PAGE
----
We contacted the French guy who had “bought” the house next door to Mehmet’s. For 6 years he had come every summer on holiday, he thought Mehmet was a great friend, their children played together etc etc. He had sent the money to Mehmet to buy the house and suddenly no news and when pressed Mehmet claimed he never received any money even when presented the receipt of the bank wire. The French guy had packed up his things, wife and children and never looked back. We asked if he would join us in pressing charges and he was quite clear, he never wanted to hear about Mehmet, Cappadocia or Turkey ever again. He had lost money but more importantly he had lost illusions about friendship.
We couldn’t find any contact information about the 2 other families to whom he had sold to the same house so we decided to go on on our own. First thing was finding an English-speaking lawyer. We had consulted a couple in Urgup but nobody spoke a word of English and I felt it was important. The British Embassy site listed some in Ankara. We sent emails to 6 of them explaining our situation and asking about fees. 4 did not even bother to reply. One of them replied in pidgin English that I couldn’t understand and one replied asking for a down-payment immediately of his travelling fees from Ankara since he would have to come at least 40 times. Ha, very ha. So project on standby until a friend told us of her friend who had just won his tapu case and passed on the address of his lawyer. So to cut a long story short (which as you may have noticed I’m no good at) we started up proceedings. When we saw the fees that the lawyer was asking for (nearly 10,000 euros) we knew that we were going to have to find better than the jewellery shop job but we decided that we would find the money somehow. For us it was not as much a question of getting the money back (by then the rockfall had happened and we wanted out) but that he should be named and shamed and exposed as a fraudster. We wanted to protect any other unsuspecting victims and somehow avenge some of his other Turkish victims who hadn’t been able to afford to take him to court. We wanted Turkish justice to say loud and clear that this is not right, it is not good for Cappadocia nor for Turkey’s image. So off we rode on our white horse “With a shield on his arm and a lance in his hand, For God and for valour he rode through the land”. (On another totally un-Christian side of me, I wanted Mehmet to suffer like we had suffered, to cry at night like I had cried, to worry and stress like we had worried).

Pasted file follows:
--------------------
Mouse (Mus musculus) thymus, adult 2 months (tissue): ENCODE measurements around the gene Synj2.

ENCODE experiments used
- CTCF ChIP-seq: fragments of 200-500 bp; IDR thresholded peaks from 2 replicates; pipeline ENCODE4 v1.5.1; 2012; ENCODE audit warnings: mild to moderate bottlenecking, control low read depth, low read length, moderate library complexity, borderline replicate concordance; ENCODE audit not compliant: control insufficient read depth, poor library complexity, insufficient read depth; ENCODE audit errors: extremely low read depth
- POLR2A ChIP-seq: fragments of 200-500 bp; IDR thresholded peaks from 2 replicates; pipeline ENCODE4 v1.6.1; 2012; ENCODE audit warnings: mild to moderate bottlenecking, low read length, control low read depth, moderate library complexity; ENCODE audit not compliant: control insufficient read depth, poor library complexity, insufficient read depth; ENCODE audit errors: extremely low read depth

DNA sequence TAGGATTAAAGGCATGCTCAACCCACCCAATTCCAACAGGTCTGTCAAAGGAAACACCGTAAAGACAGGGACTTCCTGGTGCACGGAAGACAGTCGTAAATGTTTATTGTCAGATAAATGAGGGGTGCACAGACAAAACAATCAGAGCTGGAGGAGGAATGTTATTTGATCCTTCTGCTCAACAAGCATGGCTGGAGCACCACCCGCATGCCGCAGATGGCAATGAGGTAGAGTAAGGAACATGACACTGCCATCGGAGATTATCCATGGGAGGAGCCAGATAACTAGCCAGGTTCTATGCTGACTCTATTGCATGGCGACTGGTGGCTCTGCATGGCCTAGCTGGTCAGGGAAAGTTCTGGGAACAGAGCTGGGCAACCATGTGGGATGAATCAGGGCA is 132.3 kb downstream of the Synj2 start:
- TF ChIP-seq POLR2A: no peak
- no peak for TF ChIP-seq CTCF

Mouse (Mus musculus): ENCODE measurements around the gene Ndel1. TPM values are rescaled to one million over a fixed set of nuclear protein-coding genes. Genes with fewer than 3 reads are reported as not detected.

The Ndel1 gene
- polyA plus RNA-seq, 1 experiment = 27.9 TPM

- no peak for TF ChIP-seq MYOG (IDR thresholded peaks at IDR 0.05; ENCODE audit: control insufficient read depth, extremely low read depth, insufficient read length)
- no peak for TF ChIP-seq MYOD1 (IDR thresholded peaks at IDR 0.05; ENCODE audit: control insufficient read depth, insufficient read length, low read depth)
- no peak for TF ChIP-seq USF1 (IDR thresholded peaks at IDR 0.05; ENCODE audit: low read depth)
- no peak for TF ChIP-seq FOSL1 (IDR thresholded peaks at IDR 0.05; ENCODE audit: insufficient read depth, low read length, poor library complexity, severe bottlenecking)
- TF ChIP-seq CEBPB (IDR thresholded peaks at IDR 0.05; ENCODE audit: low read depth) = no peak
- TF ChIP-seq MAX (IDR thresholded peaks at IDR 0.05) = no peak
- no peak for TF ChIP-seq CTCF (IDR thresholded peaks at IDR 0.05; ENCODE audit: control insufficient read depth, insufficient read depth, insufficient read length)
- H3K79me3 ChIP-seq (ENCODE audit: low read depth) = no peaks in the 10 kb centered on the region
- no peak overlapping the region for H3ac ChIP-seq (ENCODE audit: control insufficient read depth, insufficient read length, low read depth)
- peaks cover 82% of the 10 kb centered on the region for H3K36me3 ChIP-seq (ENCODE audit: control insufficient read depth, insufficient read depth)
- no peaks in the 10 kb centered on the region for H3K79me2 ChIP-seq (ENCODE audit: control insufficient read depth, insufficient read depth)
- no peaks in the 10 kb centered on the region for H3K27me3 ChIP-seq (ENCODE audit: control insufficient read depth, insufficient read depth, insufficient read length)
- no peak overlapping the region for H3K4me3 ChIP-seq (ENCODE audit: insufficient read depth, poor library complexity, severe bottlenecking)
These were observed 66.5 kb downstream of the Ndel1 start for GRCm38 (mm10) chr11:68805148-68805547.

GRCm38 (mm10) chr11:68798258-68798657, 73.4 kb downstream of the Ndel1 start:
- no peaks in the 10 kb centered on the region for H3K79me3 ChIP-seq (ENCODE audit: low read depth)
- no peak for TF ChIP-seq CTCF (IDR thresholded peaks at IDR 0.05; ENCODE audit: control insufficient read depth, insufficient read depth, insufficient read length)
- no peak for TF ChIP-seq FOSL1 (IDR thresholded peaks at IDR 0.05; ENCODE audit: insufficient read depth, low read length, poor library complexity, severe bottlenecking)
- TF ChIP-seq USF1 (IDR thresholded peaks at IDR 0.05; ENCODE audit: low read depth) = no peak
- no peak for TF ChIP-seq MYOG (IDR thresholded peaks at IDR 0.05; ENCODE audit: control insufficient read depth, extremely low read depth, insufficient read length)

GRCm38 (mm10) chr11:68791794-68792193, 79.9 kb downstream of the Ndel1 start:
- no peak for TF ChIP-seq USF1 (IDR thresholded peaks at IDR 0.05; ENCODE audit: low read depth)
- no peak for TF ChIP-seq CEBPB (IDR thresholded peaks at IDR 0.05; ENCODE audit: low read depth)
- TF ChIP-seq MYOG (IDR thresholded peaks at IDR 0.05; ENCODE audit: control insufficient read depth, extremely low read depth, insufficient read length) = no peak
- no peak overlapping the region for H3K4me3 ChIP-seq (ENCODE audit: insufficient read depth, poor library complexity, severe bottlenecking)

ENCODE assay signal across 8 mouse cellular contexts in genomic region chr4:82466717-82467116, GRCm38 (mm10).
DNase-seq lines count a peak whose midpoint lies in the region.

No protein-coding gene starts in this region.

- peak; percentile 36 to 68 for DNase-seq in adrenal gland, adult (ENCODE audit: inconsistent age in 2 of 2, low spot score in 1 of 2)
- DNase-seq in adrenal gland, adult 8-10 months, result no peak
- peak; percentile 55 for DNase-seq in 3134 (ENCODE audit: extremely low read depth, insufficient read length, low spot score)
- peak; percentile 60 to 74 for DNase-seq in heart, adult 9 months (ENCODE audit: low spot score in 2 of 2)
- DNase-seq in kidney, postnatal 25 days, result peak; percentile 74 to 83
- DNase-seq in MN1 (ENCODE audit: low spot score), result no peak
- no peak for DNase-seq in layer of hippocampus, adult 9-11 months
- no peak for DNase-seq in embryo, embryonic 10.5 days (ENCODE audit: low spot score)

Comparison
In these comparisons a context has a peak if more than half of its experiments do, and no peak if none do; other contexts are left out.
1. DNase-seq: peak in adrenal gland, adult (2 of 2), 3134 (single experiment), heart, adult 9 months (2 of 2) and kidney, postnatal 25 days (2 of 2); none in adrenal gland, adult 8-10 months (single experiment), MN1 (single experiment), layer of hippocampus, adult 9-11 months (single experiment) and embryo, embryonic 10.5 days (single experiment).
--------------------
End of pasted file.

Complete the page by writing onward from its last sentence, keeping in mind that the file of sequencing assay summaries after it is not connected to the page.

(just a couple more installments after this…)

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By Jocelyn

There's this game put out by the American Girl company called "300 Wishes"--I really like playing it because then I get to marvel, "Wow, it's like I'm a real live American girl who has 300 wishes, and that doesn't suck, especially compared to being a dead one with none."